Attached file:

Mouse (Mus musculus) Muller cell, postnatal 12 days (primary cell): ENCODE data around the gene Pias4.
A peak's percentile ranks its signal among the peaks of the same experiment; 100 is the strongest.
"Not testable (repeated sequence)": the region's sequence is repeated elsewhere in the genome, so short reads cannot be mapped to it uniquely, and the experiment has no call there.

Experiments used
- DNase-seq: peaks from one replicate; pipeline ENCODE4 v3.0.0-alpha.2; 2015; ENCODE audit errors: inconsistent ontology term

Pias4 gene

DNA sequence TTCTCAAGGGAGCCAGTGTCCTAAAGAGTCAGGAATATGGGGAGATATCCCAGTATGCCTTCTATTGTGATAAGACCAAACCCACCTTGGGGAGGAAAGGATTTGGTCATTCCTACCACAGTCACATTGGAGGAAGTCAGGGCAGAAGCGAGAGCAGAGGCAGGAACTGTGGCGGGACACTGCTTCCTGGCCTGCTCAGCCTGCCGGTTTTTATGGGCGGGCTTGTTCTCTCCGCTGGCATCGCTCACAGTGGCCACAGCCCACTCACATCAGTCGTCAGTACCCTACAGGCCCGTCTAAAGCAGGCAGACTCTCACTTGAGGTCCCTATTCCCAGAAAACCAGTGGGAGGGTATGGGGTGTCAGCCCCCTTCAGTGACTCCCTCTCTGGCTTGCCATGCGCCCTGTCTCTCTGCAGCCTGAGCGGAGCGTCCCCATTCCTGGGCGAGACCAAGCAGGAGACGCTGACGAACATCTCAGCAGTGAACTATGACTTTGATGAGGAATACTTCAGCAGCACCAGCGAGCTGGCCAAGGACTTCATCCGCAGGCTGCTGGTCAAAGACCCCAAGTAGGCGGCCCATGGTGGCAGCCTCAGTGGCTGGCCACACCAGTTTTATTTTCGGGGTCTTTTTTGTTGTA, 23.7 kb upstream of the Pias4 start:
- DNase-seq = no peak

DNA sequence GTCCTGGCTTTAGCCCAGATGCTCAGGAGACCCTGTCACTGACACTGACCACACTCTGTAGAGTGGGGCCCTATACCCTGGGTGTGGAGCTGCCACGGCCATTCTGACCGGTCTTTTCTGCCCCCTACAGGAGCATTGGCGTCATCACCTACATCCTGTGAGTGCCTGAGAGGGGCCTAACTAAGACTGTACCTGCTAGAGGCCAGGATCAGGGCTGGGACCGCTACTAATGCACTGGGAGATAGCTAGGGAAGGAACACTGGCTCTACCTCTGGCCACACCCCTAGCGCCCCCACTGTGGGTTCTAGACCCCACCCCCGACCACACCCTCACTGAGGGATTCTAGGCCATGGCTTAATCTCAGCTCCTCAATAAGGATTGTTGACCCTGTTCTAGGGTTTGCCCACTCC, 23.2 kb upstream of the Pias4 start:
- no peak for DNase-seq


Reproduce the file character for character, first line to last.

Mouse (Mus musculus) Muller cell, postnatal 12 days (primary cell): ENCODE data around the gene Pias4.
A peak's percentile ranks its signal among the peaks of the same experiment; 100 is the strongest.
"Not testable (repeated sequence)": the region's sequence is repeated elsewhere in the genome, so short reads cannot be mapped to it uniquely, and the experiment has no call there.

Experiments used
- DNase-seq: peaks from one replicate; pipeline ENCODE4 v3.0.0-alpha.2; 2015; ENCODE audit errors: inconsistent ontology term

Pias4 gene

DNA sequence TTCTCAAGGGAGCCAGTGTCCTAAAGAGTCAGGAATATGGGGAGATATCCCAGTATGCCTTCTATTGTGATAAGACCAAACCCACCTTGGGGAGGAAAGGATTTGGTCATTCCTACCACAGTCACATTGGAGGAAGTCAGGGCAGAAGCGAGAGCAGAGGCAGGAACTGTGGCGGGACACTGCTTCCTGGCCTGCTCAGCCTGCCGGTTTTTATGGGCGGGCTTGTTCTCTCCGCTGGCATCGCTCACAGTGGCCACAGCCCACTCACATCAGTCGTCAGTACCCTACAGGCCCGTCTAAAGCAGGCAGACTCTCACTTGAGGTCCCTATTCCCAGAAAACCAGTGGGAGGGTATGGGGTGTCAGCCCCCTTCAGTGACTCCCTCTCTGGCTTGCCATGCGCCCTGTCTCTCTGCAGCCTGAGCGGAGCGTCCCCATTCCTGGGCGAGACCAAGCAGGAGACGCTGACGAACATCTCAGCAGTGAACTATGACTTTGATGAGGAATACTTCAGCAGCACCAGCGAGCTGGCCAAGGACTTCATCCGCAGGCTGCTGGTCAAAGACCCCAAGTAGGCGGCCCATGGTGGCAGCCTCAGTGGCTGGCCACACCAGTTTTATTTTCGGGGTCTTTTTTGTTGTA, 23.7 kb upstream of the Pias4 start:
- DNase-seq = no peak

DNA sequence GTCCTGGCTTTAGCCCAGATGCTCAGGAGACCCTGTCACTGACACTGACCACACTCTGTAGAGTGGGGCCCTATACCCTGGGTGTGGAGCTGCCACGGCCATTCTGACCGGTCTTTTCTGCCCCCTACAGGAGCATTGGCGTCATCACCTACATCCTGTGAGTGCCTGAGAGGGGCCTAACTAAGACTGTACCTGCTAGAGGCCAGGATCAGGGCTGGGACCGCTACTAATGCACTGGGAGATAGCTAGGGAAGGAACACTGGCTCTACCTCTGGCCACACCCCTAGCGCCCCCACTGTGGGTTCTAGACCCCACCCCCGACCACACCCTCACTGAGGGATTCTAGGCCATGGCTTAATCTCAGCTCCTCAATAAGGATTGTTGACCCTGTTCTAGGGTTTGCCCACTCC, 23.2 kb upstream of the Pias4 start:
- no peak for DNase-seq